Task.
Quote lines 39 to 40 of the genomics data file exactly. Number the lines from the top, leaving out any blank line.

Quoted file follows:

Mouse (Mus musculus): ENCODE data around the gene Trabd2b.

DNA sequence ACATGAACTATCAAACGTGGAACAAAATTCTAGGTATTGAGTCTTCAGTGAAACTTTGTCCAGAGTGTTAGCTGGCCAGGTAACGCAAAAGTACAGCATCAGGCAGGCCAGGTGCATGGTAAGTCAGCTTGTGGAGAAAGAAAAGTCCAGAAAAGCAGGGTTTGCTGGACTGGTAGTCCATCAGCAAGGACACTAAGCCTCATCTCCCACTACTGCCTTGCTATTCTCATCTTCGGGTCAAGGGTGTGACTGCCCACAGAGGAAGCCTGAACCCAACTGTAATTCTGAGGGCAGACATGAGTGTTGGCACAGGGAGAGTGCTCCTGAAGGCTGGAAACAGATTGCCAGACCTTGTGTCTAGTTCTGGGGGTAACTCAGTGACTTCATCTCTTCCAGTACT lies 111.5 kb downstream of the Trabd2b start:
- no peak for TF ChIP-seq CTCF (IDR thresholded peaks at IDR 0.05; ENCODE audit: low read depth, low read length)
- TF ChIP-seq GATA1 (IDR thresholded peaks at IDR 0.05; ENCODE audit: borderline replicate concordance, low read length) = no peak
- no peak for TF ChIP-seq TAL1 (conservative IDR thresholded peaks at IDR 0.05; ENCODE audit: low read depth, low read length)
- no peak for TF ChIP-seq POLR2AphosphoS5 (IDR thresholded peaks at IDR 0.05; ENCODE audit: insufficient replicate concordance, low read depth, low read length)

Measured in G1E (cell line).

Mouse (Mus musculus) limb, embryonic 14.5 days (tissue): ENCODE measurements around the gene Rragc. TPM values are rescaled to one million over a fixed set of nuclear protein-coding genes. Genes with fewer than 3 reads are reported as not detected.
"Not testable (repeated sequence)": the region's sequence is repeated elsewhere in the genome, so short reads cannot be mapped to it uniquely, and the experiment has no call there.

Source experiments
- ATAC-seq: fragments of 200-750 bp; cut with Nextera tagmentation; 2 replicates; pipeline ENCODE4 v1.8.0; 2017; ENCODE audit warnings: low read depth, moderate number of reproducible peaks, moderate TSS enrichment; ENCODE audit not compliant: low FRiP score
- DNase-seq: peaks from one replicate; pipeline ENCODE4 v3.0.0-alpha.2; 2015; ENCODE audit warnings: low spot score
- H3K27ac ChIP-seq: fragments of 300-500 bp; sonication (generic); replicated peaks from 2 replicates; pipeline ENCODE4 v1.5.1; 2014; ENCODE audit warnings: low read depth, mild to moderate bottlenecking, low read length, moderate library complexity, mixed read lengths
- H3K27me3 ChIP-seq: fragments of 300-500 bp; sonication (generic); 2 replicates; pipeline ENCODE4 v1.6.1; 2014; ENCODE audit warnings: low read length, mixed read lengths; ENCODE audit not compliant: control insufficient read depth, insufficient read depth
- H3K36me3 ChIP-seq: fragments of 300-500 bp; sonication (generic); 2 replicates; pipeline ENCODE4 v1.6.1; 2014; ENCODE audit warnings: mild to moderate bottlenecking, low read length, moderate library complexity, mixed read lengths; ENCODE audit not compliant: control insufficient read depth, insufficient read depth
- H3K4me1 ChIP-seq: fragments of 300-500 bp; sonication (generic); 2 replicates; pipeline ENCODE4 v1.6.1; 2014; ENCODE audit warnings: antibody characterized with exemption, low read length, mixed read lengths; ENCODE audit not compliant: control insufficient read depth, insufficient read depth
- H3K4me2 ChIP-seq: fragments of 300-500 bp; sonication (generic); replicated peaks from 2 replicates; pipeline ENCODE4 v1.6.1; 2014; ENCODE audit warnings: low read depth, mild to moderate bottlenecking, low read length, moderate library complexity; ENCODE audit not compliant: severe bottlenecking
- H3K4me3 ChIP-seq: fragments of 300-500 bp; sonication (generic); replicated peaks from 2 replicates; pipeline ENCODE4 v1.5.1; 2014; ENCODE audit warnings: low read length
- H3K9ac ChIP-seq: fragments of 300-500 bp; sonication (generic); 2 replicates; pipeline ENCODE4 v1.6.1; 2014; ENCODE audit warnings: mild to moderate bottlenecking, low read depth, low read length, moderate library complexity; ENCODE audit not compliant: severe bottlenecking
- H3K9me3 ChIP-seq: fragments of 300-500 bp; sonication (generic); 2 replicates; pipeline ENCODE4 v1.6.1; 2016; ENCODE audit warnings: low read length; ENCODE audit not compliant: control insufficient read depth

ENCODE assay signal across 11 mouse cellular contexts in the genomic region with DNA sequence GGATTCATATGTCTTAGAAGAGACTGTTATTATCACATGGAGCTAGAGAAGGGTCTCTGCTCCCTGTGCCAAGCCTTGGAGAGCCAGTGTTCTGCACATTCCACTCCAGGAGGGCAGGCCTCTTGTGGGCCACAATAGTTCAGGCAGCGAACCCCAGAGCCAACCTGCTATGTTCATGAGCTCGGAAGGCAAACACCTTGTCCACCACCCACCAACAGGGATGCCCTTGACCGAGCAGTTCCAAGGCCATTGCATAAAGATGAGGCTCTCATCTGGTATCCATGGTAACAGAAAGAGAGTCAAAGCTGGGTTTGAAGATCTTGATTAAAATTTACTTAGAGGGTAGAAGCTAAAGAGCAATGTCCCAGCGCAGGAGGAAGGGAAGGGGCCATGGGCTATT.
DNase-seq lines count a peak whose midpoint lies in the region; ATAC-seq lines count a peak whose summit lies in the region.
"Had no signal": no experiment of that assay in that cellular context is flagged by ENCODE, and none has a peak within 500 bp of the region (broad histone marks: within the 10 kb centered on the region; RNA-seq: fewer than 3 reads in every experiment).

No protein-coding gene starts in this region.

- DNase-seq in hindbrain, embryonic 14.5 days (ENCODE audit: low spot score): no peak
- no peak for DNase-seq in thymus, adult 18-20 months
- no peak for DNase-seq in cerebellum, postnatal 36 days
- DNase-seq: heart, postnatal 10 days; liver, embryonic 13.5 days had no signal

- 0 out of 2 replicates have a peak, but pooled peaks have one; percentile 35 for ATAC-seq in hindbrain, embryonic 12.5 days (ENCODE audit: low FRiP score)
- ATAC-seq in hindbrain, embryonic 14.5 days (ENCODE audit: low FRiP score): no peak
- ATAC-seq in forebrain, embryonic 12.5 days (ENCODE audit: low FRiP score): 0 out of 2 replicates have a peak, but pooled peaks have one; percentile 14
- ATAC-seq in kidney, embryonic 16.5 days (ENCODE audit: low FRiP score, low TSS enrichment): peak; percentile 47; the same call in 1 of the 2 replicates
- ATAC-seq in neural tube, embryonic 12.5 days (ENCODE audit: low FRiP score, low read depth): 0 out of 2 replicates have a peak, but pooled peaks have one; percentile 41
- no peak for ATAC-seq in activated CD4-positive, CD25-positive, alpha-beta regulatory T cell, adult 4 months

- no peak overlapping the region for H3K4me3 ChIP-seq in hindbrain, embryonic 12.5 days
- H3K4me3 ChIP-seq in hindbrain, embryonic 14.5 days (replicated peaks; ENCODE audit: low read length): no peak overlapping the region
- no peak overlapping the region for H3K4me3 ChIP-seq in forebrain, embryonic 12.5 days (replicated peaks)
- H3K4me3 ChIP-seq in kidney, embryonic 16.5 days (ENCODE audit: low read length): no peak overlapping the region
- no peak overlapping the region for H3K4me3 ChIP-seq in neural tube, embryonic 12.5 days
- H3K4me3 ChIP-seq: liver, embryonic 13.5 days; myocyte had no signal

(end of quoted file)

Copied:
- no peak overlapping the region for H3K4me3 ChIP-seq in neural tube, embryonic 12.5 days
- H3K4me3 ChIP-seq: liver, embryonic 13.5 days; myocyte had no signal